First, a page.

South Sudan conflict: 3.7m in 'need of food', says UN

South Sudanese refugees cook on an open fire at a camp run by the Sudanese Red Crescent A third of South Sudan's population is now in "urgent need" of food, the UN says

The United Nations has said it estimates 3.7 million people are in acute need of food in South Sudan as a result of the civil conflict there.

The UN's humanitarian co-ordinator in South Sudan Toby Lanzer told the BBC $1.3bn (£790m) was needed to deal with the crisis.

Violence broke out in South Sudan on 15 December, starting as violence between rival army factions.

It has now killed thousands of people and displaced around 860,000.

Mr Lanzer said it had also had profound effects on the country's economy. "Largely because markets have been disrupted, people have been living under extreme duress, people aren't able to move as they normally would," he said.

"Nobody in mid-December... could have foreseen the scale of the emergency that now faces us. We are doing everything we can to avoid a catastrophe," he added.

The number of those needing food represented around a third of South Sudan's population, he said.

He said that in the city of Malakal, some civilians had stormed a warehouse where aid was being kept and "helped themselves".

"Most of the looting was done by people who were so desperate for the aid that they simply couldn't wait," he said.

He said over that of 863,000 people who have been displaced; 740,000 of them are still in South Sudan and the others have left for neighbouring countries.

Fighting continues

A fragile ceasefire was agreed last week between the two sides ahead of a second round of peace talks due to start on 7 February.

However, earlier this week, the medical charity MSF says 240 of its staff in South Sudan were forced to flee into the bush because of continuing insecurity.

MSF said the workers were among thousands of people trying to escape fighting in Unity State between government forces and rebels.

The fighting was sparked by a political dispute between President Salva Kiir and his former deputy Riek Machar on 15 December.

Although both men have supporters from across South Sudan's ethnic divides, fighting has often been communal, with rebels targeting members of Mr Kiir's Dinka ethnic group and government soldiers attacking Nuers, the group from which Mr Machar hails.

A ceasefire was agreed after talks between the two but fighting has continued in some areas and correspondents say it could be further jeopardised by treason charges against some of Mr Machar's allies over what authorities say was a "coup attempt" in December.

map Fighting erupted in the South Sudan capital, Juba, in mid-December. It followed a political power struggle between President Salva Kiir and his ex-deputy Riek Machar. The squabble has taken on an ethnic dimension as politicians' political bases are often ethnic.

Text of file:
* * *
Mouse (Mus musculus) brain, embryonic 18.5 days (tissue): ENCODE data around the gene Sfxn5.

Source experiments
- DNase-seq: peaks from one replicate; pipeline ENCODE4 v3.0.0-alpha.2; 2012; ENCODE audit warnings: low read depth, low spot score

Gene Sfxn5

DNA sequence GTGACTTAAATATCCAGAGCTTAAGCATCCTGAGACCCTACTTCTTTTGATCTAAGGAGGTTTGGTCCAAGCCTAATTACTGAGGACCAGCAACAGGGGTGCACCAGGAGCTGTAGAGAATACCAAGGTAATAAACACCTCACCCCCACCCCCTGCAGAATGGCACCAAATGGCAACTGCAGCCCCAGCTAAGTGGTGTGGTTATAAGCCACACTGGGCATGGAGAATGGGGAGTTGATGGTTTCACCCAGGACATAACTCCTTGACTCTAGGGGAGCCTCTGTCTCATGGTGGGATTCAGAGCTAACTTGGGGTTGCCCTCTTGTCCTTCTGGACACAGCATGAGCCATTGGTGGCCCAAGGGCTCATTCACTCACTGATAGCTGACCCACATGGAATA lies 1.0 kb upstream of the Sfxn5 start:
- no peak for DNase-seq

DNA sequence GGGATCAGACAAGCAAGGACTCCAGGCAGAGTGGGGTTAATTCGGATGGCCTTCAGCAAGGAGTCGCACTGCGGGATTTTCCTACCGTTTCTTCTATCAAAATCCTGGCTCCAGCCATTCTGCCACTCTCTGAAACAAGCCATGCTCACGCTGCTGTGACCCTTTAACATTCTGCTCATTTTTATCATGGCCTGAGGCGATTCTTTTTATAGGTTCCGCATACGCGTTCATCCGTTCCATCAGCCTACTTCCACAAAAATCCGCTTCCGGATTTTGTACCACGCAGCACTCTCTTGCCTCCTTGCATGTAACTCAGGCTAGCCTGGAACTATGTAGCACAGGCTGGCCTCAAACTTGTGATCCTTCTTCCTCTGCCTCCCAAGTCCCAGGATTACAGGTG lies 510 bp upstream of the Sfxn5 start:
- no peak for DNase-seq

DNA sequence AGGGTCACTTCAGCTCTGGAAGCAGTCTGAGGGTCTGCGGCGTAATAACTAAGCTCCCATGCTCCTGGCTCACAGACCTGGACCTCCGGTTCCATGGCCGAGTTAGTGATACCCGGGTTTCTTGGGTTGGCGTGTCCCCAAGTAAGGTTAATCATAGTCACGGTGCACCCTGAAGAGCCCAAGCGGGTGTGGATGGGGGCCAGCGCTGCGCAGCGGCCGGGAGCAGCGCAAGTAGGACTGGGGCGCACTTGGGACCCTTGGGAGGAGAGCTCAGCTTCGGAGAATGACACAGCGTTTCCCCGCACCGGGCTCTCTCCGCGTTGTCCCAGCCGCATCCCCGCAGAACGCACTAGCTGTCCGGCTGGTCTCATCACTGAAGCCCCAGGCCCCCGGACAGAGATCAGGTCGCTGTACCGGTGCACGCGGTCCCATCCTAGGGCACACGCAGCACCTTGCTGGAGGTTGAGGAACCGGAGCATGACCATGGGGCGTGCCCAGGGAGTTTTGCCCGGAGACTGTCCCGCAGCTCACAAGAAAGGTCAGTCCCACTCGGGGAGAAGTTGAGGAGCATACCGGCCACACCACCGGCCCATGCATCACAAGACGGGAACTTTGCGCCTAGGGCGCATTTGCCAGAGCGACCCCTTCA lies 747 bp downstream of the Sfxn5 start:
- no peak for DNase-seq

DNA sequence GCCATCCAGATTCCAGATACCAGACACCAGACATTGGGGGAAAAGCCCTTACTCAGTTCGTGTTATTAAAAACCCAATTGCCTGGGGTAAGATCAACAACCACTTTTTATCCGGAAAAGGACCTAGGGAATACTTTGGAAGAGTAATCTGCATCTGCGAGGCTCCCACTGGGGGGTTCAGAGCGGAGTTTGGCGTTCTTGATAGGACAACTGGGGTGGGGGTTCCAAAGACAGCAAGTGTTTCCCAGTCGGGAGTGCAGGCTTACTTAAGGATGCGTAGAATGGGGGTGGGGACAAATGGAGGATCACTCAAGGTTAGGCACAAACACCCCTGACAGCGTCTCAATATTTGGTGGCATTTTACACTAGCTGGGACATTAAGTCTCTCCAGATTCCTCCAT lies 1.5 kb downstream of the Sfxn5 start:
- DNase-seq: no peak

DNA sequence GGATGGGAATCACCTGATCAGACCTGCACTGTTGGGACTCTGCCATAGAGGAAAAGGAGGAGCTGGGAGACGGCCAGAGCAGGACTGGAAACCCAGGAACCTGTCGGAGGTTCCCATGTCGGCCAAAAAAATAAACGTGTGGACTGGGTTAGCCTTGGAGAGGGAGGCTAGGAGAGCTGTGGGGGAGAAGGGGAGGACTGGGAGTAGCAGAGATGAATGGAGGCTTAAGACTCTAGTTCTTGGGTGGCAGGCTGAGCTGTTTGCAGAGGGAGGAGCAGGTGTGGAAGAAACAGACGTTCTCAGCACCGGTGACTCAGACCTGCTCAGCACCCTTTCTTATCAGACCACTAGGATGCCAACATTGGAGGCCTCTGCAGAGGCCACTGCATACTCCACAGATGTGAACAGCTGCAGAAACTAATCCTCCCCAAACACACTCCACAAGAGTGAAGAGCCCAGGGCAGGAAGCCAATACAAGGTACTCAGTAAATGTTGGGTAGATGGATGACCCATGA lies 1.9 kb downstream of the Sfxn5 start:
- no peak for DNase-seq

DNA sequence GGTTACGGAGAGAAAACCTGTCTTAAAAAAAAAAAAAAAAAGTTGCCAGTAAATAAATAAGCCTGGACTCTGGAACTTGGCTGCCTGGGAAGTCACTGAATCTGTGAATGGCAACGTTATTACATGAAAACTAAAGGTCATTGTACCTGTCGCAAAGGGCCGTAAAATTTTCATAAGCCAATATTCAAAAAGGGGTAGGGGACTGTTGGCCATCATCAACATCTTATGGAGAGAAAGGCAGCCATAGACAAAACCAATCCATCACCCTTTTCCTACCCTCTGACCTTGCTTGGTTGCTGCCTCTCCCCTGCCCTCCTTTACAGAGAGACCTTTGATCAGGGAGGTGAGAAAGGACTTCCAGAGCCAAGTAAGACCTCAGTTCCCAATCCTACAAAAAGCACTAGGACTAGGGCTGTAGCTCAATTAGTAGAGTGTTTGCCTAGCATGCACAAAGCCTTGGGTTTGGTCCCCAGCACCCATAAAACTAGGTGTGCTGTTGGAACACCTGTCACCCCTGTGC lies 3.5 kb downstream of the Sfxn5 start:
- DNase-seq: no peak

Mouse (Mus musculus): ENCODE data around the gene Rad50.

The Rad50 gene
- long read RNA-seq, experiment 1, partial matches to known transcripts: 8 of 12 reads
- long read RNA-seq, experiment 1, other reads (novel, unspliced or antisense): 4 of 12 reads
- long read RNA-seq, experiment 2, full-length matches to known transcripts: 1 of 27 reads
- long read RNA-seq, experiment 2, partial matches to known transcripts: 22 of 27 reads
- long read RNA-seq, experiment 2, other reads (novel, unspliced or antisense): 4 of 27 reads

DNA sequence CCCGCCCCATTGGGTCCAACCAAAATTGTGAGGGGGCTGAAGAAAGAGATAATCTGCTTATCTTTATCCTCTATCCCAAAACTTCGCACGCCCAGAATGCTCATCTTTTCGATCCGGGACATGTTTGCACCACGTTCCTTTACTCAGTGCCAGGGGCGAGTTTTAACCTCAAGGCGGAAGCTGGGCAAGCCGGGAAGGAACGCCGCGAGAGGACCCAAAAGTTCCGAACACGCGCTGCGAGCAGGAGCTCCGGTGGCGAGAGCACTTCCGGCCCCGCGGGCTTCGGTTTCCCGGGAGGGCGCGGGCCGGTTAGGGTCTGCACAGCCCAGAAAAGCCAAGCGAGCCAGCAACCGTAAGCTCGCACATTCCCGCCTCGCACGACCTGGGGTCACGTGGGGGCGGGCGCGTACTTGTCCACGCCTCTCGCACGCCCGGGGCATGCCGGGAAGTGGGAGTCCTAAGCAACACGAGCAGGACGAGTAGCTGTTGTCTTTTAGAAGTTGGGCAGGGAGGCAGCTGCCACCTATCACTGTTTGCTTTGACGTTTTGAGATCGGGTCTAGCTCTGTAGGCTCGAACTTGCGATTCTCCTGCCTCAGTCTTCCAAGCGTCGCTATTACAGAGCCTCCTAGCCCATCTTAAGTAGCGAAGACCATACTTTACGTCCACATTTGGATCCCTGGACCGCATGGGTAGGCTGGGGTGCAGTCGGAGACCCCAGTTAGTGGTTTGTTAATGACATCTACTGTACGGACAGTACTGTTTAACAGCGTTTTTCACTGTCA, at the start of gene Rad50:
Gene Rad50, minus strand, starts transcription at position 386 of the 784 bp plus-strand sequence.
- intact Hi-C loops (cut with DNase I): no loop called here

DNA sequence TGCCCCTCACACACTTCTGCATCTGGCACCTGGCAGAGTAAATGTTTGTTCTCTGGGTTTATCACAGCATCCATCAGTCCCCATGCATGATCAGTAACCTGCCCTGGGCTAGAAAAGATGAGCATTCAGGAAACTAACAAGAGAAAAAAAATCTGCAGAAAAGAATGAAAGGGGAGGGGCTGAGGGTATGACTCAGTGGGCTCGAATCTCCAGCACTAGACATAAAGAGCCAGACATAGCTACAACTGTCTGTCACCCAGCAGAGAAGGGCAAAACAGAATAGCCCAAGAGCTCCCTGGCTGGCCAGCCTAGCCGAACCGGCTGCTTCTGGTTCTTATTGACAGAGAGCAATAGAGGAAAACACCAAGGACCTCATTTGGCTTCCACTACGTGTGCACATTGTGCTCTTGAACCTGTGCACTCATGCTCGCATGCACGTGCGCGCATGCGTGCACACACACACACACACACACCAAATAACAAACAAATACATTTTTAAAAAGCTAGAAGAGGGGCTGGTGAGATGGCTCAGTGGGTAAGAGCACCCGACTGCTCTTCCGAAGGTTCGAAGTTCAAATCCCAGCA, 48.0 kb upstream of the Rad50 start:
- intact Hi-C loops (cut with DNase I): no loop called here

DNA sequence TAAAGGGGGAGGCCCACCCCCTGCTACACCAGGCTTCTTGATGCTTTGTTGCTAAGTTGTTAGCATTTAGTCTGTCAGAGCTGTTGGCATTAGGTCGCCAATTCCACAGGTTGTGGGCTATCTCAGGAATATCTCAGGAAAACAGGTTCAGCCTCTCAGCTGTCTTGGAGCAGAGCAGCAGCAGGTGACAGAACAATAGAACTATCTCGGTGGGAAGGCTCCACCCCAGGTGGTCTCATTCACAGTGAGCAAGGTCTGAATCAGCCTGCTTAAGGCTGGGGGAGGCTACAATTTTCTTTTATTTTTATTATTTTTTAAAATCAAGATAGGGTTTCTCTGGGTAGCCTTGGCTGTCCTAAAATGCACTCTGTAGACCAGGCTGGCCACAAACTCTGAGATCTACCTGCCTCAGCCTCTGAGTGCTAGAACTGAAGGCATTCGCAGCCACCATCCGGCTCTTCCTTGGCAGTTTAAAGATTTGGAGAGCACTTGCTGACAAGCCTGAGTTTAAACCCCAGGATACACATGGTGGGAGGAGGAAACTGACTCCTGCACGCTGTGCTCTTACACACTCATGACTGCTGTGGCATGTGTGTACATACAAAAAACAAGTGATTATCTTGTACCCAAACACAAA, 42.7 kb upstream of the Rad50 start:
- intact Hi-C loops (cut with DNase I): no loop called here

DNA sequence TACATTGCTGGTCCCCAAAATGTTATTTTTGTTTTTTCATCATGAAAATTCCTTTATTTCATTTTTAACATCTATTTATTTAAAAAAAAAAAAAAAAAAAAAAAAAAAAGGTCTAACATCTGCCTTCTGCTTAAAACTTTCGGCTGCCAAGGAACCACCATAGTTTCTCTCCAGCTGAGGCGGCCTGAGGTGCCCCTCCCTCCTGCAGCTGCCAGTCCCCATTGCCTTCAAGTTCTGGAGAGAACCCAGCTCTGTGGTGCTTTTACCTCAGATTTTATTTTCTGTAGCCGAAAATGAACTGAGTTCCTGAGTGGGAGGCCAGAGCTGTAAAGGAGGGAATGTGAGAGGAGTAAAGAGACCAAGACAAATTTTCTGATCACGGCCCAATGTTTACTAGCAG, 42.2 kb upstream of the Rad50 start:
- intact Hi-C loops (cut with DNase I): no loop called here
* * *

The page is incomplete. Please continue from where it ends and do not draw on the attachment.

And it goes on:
News graphic showing the ethnic groups of South Sudan Sudan's arid north is mainly home to Arabic-speaking Muslims. But in South Sudan there is no dominant culture. The Dinkas and the Nuers are the largest of more than 200 ethnic groups, each with its own languages and traditional beliefs, alongside Christianity and Islam.
Map showing the location of oil fields in South Sudan Both Sudan and the South are reliant on oil revenue, which accounts for 98% of South Sudan's budget. They have fiercely disagreed over how to divide the oil wealth of the former united state - at one time production was shutdown for more than a year. Some 75% of the oil lies in the South but all the pipelines run north.
Map showing the geography of South Sudan The two Sudans are very different geographically. The great divide is visible even from space, as this Nasa satellite image shows. The northern states are a blanket of desert, broken only by the fertile Nile corridor. South Sudan is covered by green swathes of grassland, swamps and tropical forest.
Map showing access to water in South Sudan After gaining independence in 2011, South Sudan is the world's newest country - and one of its poorest. Figures from 2010 show some 69% of households now have access to clean water - up from 48% in 2006. However, just 2% of households have water on the premises.
Map showing education levels in South Sudan Just 29% of children attend primary school in South Sudan - however this is also an improvement on the 16% recorded in 2006. About 32% of primary-age boys attend, while just 25% of girls do. Overall, 64% of children who begin primary school reach the last grade.
Map showing food insecurity rates in South Sudan Almost 28% of children under the age of five in South Sudan are moderately or severely underweight - this compares with the 33% recorded in 2006. Unity state has the highest proportion of children suffering malnourishment (46%), while Central Equatoria has the lowest (17%).

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